A bright salt pan to a wet and lush landscape – the United States National Aeronautics and Space Administration (NASA) recently captured images depicting the wet and dry cycles of Etosha Pan in Africa’s Namibia through the year. Though unusually dry weather left Etosha Pan without water in December 2019, just two months later a surge of rain had refilled much of it. By late August 2020, the salt pan had mostly dried again, aside from some water near the mouth of the Ekuma River.

The Etosha pan is hollow in the ground, wherein water may collect or in which a deposit of salt remains after the water has evaporated. The 120-kilometre-long dry lakebed and its surroundings are protected as Etosha National Park, Namibia’s second-largest wildlife park. Etosha National Park supports large populations of elephants, lions, rhinos, and several other animals. The dry season is one of the best times for visitors to see animals because they often congregate around shrinking bodies of water.

According to NASA Earth Observatory, the salt pan receives the most rainfall. Almost all of the 46 centimetres (18 inches) of rain that falls in Etosha National Park each year arrive between October and March. The influx of moisture, a boon for the wildlife, completely transforms the landscape. It greens parched grasslands, replenishes ephemeral streams and watering holes, and sometimes pools enough to cover a flat basin with a layer of water that extends for thousands of square kilometres. When the rains slow and cease during the dry season (April through September), any water in the basin slowly evaporates, depositing salt and other minerals on the land surface in the process. Over time, this cycle of flooding and evaporation has built up a mineral-encrusted surface called a salt pan. In fact, the striking white surface of the salt pan is what originally earned Etosha Pan its name. In the language of the local Ovambo people, Etosha means “great white place.”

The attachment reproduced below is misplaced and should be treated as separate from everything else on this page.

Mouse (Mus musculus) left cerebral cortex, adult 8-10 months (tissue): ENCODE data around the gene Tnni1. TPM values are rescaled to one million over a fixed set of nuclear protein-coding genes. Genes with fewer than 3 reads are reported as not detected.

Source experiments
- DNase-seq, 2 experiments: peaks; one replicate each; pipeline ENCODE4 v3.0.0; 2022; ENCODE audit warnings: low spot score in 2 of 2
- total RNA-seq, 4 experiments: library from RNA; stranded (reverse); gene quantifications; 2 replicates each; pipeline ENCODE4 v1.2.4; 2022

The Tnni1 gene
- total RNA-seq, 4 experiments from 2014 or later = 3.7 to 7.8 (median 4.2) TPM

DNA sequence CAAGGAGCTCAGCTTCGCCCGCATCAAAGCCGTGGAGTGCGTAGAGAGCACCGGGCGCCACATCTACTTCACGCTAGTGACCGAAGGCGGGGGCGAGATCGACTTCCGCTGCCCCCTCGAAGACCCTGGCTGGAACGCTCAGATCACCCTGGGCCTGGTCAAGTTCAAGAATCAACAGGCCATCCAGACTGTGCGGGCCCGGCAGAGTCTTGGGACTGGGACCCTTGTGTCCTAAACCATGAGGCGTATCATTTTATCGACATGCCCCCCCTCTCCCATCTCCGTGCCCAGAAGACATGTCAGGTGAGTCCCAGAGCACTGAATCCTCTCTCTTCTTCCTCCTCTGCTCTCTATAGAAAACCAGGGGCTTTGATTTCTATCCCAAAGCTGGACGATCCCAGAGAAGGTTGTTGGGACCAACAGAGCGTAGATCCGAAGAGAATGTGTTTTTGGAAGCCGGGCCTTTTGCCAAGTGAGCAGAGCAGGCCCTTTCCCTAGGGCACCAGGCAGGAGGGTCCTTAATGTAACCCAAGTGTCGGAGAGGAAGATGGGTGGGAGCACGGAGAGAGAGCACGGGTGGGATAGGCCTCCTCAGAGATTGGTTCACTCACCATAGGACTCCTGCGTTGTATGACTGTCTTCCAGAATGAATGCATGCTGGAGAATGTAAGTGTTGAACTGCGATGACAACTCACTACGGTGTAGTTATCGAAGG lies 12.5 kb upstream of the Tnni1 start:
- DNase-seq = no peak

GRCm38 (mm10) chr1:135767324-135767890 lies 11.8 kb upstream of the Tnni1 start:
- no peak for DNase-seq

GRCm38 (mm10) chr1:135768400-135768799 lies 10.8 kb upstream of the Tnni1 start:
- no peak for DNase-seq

However, in January 2020, its landscape was transformed by a heavy spell of rain. The green regions depict living vegetation — sparse or thick. The darker shades of blue signify deeper water. By August 31, 2020 (as shown in the image below), the salt pan had mostly dried again, aside from some water near the mouth of the Ekuma River. The red spots are burn scars from recent fires. The satellite imagery showed the scar closest to the Ekuma River burned for a few days beginning on July 13, 2020.

Fires would usually come after a wet spell produced a surge of vegetation growth, which would later be rendered dry and catch fire. However, with evidence piling up that needed occasional fire to keep the ecosystem healthy, park managers started using it as a tool in 1981. With time, as the system evolved, lightning-ignited blazes have been allowed to burn more frequently with prescribed burns that create a patchwork of natural fire breaks. These managed burns also prevent the build-up of excess fuel, lowering the severity of future wildfires.